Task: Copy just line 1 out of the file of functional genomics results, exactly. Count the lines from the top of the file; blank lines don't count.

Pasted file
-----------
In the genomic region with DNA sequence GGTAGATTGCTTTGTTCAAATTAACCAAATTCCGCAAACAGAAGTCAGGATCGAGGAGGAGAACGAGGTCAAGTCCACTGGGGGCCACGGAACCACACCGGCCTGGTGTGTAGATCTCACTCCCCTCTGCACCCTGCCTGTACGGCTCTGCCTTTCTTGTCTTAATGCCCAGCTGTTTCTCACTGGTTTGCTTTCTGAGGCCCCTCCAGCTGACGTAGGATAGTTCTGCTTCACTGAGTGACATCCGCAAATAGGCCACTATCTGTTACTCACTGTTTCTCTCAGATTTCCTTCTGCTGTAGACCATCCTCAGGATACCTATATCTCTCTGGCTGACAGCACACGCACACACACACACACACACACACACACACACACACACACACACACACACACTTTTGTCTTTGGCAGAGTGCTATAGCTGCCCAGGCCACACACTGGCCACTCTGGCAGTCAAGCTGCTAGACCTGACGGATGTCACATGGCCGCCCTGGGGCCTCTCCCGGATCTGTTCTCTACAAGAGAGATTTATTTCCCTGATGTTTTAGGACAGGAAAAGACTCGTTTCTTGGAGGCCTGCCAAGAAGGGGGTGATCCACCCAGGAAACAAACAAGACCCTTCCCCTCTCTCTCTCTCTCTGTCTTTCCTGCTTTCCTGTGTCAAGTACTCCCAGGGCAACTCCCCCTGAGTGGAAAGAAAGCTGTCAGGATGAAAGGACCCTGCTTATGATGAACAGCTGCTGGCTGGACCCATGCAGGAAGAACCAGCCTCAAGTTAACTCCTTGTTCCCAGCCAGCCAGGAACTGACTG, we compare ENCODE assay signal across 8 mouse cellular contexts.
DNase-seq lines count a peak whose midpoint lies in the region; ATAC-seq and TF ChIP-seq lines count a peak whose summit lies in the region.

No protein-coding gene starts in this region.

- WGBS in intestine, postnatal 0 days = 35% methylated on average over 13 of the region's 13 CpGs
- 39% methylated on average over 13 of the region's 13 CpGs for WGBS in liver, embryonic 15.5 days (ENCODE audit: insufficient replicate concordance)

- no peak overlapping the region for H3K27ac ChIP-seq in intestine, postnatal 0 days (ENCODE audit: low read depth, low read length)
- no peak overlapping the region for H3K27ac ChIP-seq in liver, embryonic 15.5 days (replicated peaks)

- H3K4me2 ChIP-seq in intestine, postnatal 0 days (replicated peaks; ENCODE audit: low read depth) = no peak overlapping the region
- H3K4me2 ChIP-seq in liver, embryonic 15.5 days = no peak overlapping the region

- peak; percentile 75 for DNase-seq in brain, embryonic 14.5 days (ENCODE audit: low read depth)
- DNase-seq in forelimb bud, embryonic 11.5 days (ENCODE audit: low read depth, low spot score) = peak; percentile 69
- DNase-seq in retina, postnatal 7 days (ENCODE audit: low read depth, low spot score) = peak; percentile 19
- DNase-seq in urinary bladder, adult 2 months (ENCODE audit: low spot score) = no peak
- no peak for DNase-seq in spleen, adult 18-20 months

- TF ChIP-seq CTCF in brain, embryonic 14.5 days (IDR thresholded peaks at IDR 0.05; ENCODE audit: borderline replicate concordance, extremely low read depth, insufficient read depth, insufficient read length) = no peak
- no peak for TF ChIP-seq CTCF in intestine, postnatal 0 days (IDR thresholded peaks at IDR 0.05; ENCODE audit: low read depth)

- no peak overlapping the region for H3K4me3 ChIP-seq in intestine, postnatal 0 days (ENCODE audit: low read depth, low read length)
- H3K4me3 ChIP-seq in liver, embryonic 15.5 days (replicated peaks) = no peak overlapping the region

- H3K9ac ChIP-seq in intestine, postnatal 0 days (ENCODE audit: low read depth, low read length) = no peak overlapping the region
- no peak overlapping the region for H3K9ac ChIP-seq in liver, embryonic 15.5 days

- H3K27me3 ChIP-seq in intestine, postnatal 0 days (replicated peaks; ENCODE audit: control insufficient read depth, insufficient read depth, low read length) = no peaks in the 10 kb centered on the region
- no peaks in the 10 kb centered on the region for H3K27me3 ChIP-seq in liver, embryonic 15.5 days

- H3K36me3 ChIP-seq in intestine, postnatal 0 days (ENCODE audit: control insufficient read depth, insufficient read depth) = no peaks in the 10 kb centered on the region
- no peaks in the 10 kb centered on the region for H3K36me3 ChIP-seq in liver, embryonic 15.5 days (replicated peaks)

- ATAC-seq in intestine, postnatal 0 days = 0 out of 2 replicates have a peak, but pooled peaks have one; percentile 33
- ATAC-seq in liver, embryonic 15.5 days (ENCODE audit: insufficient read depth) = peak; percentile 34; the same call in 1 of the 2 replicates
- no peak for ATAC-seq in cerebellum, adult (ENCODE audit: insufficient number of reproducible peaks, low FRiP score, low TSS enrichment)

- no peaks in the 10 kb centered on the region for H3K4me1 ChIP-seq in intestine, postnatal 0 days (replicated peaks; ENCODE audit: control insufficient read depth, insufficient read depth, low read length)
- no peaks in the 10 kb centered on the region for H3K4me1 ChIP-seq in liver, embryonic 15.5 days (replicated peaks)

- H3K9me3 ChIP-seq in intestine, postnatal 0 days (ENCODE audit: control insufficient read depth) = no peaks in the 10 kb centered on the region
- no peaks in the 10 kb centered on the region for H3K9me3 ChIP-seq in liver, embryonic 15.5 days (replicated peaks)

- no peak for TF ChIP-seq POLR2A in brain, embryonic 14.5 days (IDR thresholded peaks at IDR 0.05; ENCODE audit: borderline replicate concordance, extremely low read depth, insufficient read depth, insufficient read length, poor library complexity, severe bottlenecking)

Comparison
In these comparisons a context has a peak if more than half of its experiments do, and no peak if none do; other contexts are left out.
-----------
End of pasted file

In the genomic region with DNA sequence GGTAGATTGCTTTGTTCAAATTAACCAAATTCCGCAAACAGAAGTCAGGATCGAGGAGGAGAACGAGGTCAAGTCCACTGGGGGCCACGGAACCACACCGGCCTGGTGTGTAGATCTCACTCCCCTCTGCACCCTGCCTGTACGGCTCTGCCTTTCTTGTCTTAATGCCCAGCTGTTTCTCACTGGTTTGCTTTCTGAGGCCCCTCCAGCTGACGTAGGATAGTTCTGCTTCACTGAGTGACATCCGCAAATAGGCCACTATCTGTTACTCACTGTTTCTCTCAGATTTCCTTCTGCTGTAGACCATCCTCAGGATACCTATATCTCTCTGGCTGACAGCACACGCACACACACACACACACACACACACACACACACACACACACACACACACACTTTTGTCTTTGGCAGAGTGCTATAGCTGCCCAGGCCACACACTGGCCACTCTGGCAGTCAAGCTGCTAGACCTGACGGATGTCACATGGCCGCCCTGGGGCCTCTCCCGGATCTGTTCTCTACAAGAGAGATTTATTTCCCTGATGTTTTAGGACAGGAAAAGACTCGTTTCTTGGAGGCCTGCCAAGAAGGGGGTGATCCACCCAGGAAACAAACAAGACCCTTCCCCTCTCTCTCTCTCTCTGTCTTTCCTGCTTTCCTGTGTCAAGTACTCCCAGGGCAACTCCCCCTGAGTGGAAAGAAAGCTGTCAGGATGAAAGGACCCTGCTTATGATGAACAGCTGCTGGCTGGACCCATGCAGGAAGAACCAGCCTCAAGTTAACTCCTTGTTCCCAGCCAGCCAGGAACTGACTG, we compare ENCODE assay signal across 8 mouse cellular contexts.